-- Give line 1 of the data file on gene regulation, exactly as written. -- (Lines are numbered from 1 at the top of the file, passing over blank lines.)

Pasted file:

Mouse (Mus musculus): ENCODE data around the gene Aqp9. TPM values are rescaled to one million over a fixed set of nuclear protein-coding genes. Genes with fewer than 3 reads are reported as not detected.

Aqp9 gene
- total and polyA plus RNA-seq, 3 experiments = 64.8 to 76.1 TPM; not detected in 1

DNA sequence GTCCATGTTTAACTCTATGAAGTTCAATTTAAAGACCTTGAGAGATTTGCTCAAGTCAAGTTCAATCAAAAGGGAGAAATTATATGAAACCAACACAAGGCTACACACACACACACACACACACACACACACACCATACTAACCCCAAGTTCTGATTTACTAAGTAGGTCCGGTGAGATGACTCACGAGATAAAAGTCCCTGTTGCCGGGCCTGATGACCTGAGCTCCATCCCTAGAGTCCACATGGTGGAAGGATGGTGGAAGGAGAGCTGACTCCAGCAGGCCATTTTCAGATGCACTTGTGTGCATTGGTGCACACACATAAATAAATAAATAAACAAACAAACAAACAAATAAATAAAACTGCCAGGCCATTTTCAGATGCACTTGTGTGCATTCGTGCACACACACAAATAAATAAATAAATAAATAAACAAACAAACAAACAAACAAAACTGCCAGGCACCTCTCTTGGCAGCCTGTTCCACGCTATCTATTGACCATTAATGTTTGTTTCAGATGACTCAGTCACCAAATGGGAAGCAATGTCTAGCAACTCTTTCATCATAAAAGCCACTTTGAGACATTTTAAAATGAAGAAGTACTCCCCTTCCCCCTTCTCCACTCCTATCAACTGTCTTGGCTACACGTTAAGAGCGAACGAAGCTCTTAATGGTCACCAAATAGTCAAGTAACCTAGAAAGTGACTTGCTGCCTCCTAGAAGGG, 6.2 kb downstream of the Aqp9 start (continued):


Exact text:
Mouse (Mus musculus): ENCODE data around the gene Aqp9. TPM values are rescaled to one million over a fixed set of nuclear protein-coding genes. Genes with fewer than 3 reads are reported as not detected.